The Ure Museum curator, Prof. Amy Smith and the assistant curator, Jayne Holly, then reminded us of their important “behind the scenes” work. By tracing back the cat’s provenance—where it comes from, when was it added to our collection, who gave it to us–we discovered bits of our own history. Lending our feline to another museum and running some tests in the lab to become part of the ancient Egyptian Animal Biobank also expanded our knowledge of this spooky artefact.

All videos were posted on our website and advertised on social media, enabling us to engage with people around the world. Our number of followers on Twitter and Facebook rocketed; international institutions liked our posts and we created a series of colour-in pages that accompanied each video for younger kids. In the end, our Heritage Open Days were more accessible than ever. If you missed the videos, you can still watch them at: https://collections.reading.ac.uk/ure-museum/whats-on/cat/.

New Artwork to be Inspired by University Classics and Archaeology Collections

     

A creative take on artefacts in the Ure Museum of Greek Archaeology at the University of Reading will be produced thanks to Meeting Point, a scheme putting art in unexpected places.

The Ure Museum, in the Classics Department, located in the Classics Department in the Edith Morley building on the Whiteknights campus, has been chosen as one of six museums and heritage sites to work in partnership with artists to commission a new work of art inspired by each venue.

The Meeting Point programme is led by contemporary arts agency Arts&Heritage, which supports small and medium scale museums to put art at the heart of their programmes and to forge new relationships between the contemporary arts and heritage sectors.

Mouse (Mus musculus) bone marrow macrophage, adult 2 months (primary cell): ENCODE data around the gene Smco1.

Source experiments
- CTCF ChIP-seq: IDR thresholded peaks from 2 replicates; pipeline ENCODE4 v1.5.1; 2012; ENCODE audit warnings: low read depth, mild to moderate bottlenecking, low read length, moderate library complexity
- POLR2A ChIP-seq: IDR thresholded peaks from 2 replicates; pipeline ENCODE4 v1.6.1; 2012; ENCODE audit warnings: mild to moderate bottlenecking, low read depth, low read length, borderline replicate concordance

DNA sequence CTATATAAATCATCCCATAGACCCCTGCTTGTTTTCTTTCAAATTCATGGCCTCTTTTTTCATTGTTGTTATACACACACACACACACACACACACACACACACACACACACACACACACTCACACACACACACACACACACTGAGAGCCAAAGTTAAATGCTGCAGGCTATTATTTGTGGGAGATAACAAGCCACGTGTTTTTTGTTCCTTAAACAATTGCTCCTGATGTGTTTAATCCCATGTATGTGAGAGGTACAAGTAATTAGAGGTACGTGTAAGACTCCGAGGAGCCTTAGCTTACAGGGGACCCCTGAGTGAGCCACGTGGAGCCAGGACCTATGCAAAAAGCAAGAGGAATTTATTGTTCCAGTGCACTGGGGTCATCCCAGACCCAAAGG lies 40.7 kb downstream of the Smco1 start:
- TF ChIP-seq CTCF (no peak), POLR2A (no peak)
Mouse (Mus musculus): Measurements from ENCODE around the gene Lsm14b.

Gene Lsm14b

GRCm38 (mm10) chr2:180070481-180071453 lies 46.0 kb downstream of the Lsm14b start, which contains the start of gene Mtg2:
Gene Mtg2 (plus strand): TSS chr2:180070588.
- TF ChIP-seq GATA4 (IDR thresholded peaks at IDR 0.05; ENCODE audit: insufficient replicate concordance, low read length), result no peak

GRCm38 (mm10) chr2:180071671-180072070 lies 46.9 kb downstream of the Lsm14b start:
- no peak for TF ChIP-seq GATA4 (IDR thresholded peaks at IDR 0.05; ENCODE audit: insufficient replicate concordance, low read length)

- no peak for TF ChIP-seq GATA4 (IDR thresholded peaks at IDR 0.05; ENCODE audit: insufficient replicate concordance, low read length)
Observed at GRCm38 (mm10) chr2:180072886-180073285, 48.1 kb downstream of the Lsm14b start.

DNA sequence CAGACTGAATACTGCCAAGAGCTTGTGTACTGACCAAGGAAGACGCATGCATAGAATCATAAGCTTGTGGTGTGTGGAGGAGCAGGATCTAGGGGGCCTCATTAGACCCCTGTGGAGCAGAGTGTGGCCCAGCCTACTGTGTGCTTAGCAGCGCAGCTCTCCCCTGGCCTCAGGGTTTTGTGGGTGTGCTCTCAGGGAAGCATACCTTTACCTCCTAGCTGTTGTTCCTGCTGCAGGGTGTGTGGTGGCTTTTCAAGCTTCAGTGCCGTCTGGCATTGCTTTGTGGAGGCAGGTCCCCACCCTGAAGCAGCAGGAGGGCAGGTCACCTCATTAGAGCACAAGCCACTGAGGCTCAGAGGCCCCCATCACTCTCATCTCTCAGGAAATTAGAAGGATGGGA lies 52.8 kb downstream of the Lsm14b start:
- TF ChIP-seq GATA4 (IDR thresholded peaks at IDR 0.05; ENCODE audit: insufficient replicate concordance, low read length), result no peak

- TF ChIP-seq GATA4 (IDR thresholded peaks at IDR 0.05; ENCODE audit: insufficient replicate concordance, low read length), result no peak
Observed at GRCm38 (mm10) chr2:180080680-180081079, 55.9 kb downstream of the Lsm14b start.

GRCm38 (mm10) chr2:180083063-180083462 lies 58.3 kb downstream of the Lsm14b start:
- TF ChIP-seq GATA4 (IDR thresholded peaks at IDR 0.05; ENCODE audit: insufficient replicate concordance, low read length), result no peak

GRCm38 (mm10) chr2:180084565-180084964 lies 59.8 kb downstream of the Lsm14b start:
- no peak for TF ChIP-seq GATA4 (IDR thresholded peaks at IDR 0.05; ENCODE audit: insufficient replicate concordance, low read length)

Professor Amy Smith, Curator of the Ure Museum and Head of the Classics Department at University of Reading, said: “Meeting Point is a great way to keep museums at the forefront of cultural activity, that is, to help ever wider audiences see the connection between contemporary creative arts and the collections of historical, archaeological and sociological information encapsulated in our museums.

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We are really looking forward to discovering how artists might respond to different aspects of our collection, perhaps even our archives which themselves tell great stories about those who collected and curated the collections in the 19th-20th centuries. We are also hoping to recruit an artist who is interested to share their creative process with the students.”

The Meeting Point programme has previously worked with venues in the North East, North West and the midlands, partnering more than 20 museums with artists from across the UK.

As well as commissioning a new artwork which responds to their collection, each venue also receives training in best practice for working with artists.

Steph Allen, Executive Director at Arts&Heritage, said: “Arts&Heritage works with museums and heritage sites which have little previous experience of commissioning contemporary art.

We’ll be working with these six venues to pair each with an artist who will create a brand new piece of work – which could be anything from sculpture to a sound installation – created especially for the venue and inspired by its history and collections.”

Arts&Heritage is funded as a Sector Support Organisation by Arts Council England through its National Portfolio Organisation funding.

The other museums selected to take part in the Meeting Point Programme are Didcot Railway Centre; the National Paralympic Heritage Centre in Aylesbury; Furzey Gardens in the New Forest National Park; and‘a space’ arts; and The Brickworks Museum in Southampton.

 

-The Meeting Point Team

Seminar Series Programme -Autumn 2020

The Department of Classics’ Autumn 2020 seminar series will take place on Wednesdays at 4pm, via MS TEAMS. To request a link to attend one or all of the following sessions, please email a.c.smith@reading.ac.uk

7 October: Prof. Thorsten Fögen (Durham), Rival or ally? Competition, controversy and polemics in ancient technical discourse

14 October: Dr Maria Pretzler (Swansea), The Beginning of the Peloponnesian League – not quite as Herodotus tells it?

21 October: Dr Chris Stray (Swansea), Uncovering Kenneth Dover: A scandalous eminence.